A low-touch SaaS business can benefit immensely from word-of-mouth marketing, particularly peer referrals. In fact, it can benefit from network effects of all kinds, both externally —when it comes to acquiring new customers— and internally, where customers can provide information and support to other customers right inside the product. They can share resources, teach each other better ways of using the product or even create a whole ecosystem of plugins, integrations, and shared documentation.
Transistor.fm is a great example of this kind of SaaS business. The podcast hosting solution is run by two co-founders and two employees, has thousands of customers, and offers integrations with tools like ConvertKit, Twitter, and Zapier. The platform allows podcasters to distribute into all kinds of popular podcast listening apps like Apple Podcasts, Spotify, or Audible. I’ve been a loyal customer for years and never needed to talk to customer support. It’s been a no-touch experience for me — the lowest touch there is.
On the other side of the spectrum, you’ll find the high-touch SaaS businesses. When your customers need premium customization options and can’t use your product without having it perfectly fine-tuned to their needs, you will have to put in a lot of up-front manual work. But it’s usually worth it: premium treatment has a premium price tag. This results in more traditional sales and marketing approaches focused on finding a bespoke custom package for high-volume and high-profile prospects.
My experience with SparkLoop fits into this high-touch category. This SaaS business offers a referral system for newsletter creators. To get it started, I had an hour-long onboarding conversation with Louis, the founder, which was so insightful that we turned it into a podcast episode. This service is also priced on the higher end: most customers end up paying $300 per month. Louis and his co-founder are providing high-efficiency fraud prevention, massive customization for outreach emails, landing pages, and more. Each customer can create the referral system they need, and they will all look differently. High value, high touch.
Both low-touch and high-touch can work well for a SaaS business, depending on the market and the service offered. A Calm SaaS business will likely fall more into the low-touch category, as the high degree of automation combined with the low impact of a single customer canceling increases the likelihood of smooth sailing. Still, either way allows you to build a calm business.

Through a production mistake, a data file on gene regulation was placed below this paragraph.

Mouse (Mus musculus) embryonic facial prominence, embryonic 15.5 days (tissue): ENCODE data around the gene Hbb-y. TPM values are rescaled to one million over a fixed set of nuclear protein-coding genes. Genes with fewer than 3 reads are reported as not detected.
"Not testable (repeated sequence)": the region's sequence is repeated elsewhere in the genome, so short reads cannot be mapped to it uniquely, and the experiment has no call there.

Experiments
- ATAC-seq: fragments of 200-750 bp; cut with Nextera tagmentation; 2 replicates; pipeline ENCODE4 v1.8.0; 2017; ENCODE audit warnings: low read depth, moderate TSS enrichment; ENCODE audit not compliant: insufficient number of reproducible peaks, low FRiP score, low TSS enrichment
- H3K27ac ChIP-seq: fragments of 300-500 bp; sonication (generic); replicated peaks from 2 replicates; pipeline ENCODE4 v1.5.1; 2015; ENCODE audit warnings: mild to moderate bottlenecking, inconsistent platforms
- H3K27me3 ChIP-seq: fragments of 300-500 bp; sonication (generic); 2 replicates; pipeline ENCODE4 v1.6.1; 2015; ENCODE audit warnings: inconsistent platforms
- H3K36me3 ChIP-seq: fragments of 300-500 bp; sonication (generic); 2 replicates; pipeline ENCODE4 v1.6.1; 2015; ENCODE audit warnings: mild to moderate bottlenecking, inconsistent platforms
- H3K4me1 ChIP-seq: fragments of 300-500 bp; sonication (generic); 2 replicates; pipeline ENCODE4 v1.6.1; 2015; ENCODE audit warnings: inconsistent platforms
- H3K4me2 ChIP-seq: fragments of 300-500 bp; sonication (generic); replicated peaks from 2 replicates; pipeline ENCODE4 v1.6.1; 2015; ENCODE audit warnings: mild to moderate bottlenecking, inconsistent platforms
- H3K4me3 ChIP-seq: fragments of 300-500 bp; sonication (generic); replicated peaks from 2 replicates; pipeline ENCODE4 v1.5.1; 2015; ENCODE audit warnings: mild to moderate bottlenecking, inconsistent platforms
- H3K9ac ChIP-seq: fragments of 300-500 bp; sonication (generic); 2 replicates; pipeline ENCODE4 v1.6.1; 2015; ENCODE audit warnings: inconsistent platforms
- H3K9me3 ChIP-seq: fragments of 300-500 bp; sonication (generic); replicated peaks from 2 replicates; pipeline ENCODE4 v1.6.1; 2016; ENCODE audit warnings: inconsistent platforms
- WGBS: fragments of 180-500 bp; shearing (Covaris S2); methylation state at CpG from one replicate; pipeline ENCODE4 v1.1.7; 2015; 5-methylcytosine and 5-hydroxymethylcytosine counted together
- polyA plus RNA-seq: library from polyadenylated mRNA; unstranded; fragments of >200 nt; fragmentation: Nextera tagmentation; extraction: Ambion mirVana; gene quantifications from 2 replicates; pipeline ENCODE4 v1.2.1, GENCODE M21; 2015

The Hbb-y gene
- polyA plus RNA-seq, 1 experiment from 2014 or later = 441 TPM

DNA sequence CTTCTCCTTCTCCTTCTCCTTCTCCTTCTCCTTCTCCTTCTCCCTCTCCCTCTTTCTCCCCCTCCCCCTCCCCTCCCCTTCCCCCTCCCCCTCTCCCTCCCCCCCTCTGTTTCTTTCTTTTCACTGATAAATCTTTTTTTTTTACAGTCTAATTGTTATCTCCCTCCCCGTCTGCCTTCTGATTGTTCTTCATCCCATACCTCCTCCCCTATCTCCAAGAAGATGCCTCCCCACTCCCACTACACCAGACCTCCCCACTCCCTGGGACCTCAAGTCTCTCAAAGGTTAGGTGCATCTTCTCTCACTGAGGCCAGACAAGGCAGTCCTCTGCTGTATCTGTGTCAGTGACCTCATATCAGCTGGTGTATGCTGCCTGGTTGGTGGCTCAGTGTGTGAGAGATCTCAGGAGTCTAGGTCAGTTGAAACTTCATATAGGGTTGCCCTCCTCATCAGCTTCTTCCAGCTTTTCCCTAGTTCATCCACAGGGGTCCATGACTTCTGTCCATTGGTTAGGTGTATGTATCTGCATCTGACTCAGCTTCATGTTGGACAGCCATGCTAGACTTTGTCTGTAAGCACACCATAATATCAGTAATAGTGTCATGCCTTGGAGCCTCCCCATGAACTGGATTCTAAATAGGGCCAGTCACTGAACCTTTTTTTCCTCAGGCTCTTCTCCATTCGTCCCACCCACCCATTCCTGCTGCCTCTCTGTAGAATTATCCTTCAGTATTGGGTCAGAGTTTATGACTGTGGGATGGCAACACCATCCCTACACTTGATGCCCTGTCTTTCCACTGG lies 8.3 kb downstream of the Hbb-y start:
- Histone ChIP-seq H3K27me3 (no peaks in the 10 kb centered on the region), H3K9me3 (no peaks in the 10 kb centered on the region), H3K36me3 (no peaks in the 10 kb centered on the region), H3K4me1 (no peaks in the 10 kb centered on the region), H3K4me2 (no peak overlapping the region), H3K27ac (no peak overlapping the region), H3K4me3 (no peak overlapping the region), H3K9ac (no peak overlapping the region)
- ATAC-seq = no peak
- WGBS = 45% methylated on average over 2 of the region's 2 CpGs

Configuration, Customization, Integration
Generally, SaaS businesses aim to follow the “configuration over customization” approach: you’ll build one product that your prospects can configure to work well for them. The moment you need to add custom features, the complexity of your product skyrockets. A calm business sells a simple-to-maintain product. Adding “configuration to serve many” usually outdoes building “custom features for the few.” It’s easier to add another config option than to build a complicated feature-flag system that only shows certain features to specific customers.
The decider on how much customization you need lies in your industry’s available integrations. If you have access to common standards and existing software interfaces, these can be integrated once and made configurable for your users. But if everyone is using their own arcane means of doing business, you won’t be able to avoid custom solutions. This is something worth investigating before you create your first prototype: what inputs do other SaaS businesses in your field support? What output formats do they offer? Are there standard integrations? Anything like this will make it very easy to make your product fit into existing workflows.
Cloud-hosted vs. On-Premise
Another facet of your specific industry that heavily impacts how well it’s suited to SaaS solutions is the level of data protection and control businesses expect to retain. If you sell software to a military branch, they will expect high levels of certifications and assurances. Also, they likely want to run your software on their own premises — or at least within the confines of a cloud they have complete control over. SaaS and on-premise solutions can work together but will make product development and distribution a high-effort nightmare. You’ll find much calmer processes and lower customer expectations in less secretive industries where the use of cloud-hosted software is commonplace, such as design agencies or beauty salons.
A word about founder mental health
If you want to run your SaaS business as a solopreneur, you should take note that while it’s straightforward to get started alone, it turns into a colossal commitment once you have a globally distributed customer base. Cloud-based software needs to run continuously, and no technical system is error-free. You’ll be on the hook for emergency server repairs and answering customer support tickets around the clock fairly quickly. A SaaS business can be highly automated, but eventually, a human being needs to solve problems as they appear. Without finding help —and eventually building a team— your state of mind will be anything but calm.
I’ve been in the middle of burnout running a SaaS before. It took me years to recover from the stress and anxiety I developed from neglecting my mental health. As much as this business lends itself to being scrappy, you can quickly underestimate the effort you’ll have to put into keeping it running and serving your customers. Make sure you have the support network and contingency plans in place for a journey that will turn into a rough ride every now and then.
But it’s worth it. Building a calm SaaS business can be incredibly rewarding, and it’s a great way to build wealth.